Dear Mark, (Mark Cantor, Australia)
You ask important questions:
"- Is the data for the 5.7 - 8.4 million deaths available?
- Is the analysis that attributed those deaths to "Quality" available?
- What aspects of quality were the major contributor to those deaths? Such as; - ACCESS to facilities, resources, healthcare professionals? - ENDEMIC DISEASE, insect borne, sanitation, vaccination? - POVERTY, malnutrition? - HEALTHCARE SYSTEM FAILURE?"
The figures are based on a Lancet study in 2018 by Kruk et al which concluded that '8·6 million excess deaths [in 2016] were amenable to health care of which 5·0 million were estimated to be due to receipt of poor-quality care and 3·6 million were due to non-utilisation of health care'.
In 2019 I wrote to the corresponding author of the study to ask: how did you define the term non-utilisation of health care?. As a result we learned that this definition only includes care from the facility level upwards. It does not include home-based or community-based care. Of course, care is a continuum from home through the different levels of the health system. A broader definition of 'quality of care' would need to include the care given in the home (or on the roadside), which is partly determined by the level of basic healthcare knowledge of families, bystanders and community health workers.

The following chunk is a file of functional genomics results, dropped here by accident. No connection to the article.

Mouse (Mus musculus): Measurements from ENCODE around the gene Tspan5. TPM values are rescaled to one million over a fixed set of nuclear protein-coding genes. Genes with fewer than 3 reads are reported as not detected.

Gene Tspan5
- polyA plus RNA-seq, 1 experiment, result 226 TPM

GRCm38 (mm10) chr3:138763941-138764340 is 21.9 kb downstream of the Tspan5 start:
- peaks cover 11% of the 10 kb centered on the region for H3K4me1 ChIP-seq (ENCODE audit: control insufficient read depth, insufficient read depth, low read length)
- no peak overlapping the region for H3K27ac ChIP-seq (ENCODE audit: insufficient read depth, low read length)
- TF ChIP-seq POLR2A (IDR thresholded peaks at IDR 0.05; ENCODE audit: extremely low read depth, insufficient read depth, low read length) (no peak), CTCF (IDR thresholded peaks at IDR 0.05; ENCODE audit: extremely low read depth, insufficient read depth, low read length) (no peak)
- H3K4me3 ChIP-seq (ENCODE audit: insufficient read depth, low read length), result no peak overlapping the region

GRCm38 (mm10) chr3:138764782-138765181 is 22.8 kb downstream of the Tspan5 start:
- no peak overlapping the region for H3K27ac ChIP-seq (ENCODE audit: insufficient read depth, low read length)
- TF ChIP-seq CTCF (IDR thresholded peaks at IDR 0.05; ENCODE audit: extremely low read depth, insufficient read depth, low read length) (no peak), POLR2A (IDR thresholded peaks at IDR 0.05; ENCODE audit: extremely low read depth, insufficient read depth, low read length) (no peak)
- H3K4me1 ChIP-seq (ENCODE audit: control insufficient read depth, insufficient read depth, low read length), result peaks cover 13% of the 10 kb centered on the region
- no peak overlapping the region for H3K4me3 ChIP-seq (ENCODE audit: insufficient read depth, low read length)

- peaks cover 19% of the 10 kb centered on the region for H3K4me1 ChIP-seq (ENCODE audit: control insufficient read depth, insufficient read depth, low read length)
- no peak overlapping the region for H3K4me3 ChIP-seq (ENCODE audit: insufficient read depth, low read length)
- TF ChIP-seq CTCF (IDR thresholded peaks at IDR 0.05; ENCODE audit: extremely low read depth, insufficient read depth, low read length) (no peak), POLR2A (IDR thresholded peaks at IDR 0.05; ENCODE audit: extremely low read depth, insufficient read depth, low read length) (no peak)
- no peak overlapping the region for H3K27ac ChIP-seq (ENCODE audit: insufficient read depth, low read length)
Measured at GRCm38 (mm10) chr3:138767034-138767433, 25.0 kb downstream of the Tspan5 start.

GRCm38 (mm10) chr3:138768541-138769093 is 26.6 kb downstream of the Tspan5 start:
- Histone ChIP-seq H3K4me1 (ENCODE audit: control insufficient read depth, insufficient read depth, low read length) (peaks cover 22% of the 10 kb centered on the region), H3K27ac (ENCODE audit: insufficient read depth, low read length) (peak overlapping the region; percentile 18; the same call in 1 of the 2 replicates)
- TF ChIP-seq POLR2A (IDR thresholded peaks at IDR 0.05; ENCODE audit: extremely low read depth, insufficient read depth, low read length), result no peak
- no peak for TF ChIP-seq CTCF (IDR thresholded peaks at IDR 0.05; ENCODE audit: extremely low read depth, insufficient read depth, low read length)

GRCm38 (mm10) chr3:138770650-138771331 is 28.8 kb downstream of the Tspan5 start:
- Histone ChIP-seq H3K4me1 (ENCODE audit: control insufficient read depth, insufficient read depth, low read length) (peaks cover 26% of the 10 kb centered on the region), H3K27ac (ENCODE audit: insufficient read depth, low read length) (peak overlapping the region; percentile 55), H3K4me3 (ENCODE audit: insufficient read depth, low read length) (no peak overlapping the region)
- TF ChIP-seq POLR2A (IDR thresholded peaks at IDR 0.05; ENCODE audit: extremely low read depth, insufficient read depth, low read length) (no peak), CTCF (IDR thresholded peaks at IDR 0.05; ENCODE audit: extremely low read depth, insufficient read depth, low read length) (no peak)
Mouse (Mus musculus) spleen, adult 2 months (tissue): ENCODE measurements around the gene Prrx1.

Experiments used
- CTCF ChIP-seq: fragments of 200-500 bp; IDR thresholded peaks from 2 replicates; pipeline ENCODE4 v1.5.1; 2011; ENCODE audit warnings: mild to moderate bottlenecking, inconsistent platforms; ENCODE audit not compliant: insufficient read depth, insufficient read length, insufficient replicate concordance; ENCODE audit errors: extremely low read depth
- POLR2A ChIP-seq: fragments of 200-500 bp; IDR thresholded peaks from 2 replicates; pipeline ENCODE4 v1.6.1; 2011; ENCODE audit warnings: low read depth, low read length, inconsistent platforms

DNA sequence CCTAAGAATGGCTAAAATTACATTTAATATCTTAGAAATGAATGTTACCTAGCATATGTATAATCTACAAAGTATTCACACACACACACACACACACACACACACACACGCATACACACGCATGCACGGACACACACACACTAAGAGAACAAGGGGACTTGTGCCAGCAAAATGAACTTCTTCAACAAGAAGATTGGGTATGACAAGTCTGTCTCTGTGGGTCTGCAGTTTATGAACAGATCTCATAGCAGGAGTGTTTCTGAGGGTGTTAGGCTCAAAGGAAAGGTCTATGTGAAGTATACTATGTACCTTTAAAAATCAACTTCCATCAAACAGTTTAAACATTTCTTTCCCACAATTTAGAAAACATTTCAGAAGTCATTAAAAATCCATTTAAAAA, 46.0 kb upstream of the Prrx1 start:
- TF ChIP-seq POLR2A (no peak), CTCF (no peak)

I raised this on HIFA and we concluded that poor quality care - including care in the community - must therefore cause considerably *more* than 5 million excess deaths per year. Poor quality care may in fact be responsible for up to 3.4 million more deaths per year than originally reported.
WHO's current website appears to accommodate this observation by saying 'Between 5.7 and 8.4 million deaths are attributed to poor quality care each year in low- and middle-income countries'.
(I am not sure why the precise numbers have changed from [5m and 8.6m] in The Lancet to [5.7m and 8.4m] on the WHO website. This is presumably due to data obtained since 2018, or a new interpretation of the original data, but I am unaware of such data. Can anyone help?)
We still have a lot to learn about the prevalence and causes of poor quality care, and therefore a lot to learn about how to improve care and reduce avoidable deaths and suffering.
Best wishes, Neil
Coordinator, WHO-HIFA Collaboration: HIFA project on Learning for Quality Health Services
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HIFA profile: Neil Pakenham-Walsh is coordinator of the HIFA global health movement (Healthcare Information For All - www.hifa.org ), a global community with more than 20,000 members in 180 countries, interacting on six global forums in four languages in collaboration with WHO. Twitter: @hifa_org FB: facebook.com/HIFAdotORG email@example.com